National Institute on Aging

Test-Optional Policies Have Helped Boost Black Admission Rates at the University of California

In May 2020 at the height of the COVID-19 pandemic, the University of California System decided that students applying to any of the nine undergraduate campuses would not be required to submit SAT or ACT scores in order to be eligible for admission.

In 2021 – when standardized test scores were not required – the number of Black students applying to an undergraduate campus jumped by nearly 22 percent. This year, 8,640 Black students applied to undergraduate programs, up a slight 3 percent. But the number of Black applicants mirrors the Black percentage of the state’s population.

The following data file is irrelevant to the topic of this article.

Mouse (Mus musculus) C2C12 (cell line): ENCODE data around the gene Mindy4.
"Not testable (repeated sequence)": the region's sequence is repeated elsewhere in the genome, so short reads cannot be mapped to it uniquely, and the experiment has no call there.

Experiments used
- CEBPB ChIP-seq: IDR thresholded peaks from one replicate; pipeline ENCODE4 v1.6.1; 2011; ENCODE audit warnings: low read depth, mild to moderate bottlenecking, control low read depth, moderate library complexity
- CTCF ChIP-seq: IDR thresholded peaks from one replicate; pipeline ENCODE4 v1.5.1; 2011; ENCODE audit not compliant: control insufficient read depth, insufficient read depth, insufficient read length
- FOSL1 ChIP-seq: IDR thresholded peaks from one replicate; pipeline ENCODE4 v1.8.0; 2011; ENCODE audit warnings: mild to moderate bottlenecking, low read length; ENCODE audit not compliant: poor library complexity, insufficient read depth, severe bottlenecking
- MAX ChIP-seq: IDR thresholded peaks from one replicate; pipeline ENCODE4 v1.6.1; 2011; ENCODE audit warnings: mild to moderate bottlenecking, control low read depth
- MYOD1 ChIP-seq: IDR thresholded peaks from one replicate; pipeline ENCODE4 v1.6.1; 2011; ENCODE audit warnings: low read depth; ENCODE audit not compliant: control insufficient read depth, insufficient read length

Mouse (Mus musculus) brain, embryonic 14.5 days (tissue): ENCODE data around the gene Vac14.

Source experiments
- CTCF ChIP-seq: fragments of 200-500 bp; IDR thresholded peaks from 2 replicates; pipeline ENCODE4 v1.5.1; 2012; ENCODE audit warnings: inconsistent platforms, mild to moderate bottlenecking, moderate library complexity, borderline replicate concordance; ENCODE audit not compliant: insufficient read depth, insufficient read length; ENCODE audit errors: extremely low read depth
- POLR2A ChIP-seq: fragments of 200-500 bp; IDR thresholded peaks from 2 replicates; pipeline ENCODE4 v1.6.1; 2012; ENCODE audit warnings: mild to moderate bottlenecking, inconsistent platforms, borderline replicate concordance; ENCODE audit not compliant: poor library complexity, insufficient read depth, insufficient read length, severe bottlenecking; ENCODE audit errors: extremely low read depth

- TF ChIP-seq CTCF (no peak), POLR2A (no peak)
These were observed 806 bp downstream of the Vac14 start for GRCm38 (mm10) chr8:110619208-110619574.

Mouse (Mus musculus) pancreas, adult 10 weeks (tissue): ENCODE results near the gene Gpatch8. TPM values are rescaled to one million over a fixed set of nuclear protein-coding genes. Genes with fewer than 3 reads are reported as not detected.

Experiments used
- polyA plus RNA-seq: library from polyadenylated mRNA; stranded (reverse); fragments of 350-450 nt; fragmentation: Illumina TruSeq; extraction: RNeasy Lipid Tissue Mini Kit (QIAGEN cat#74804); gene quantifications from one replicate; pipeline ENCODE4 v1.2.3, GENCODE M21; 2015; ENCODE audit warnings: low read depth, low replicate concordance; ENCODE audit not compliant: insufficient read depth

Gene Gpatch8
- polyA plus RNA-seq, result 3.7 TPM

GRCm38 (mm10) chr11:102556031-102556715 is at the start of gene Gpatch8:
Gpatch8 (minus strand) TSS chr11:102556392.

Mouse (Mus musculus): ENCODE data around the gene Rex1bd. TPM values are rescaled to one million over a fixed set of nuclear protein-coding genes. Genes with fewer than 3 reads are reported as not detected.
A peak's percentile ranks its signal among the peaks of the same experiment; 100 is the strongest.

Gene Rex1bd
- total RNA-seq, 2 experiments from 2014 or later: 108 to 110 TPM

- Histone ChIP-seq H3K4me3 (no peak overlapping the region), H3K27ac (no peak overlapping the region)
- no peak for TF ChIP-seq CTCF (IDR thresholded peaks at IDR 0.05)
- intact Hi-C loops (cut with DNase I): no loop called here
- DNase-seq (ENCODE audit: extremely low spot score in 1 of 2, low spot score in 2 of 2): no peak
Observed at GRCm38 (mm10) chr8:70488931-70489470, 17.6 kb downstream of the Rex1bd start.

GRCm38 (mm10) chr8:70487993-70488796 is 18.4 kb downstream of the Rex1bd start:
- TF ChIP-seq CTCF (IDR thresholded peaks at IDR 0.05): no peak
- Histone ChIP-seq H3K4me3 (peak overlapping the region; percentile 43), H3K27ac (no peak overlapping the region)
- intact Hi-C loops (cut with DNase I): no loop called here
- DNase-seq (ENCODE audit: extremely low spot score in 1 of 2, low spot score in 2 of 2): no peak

Since 1996, state universities in California have been prohibited by law from considering race as a factor in admissions decisions. As a result, Black students admitted to undergraduate programs – particularly at the university’s most selective campuses – has been below the level of what would exist if racial parity prevailed.

This year, 4,855 Black students were admitted to one of the nine undergraduate campuses. This was 56.2 percent of all Black students who applied. For Whites, the admittance rate was similar at 56.8 percent. Two years ago, when standardized test scores were still required, Whites were accepted at a rate that was 11 percentage points higher than the rate for Blacks.

This year, 8 percent of all students admitted to UCLA are Black, up from 6 percent two years ago. At the flagship Berkeley campus, 6 percent of admitted students are Black, up from 5 percent. Over the past two years since standardized test scores have not been required, the percentage of Black students among those admitted has risen at five campuses and remained the same at four campuses.


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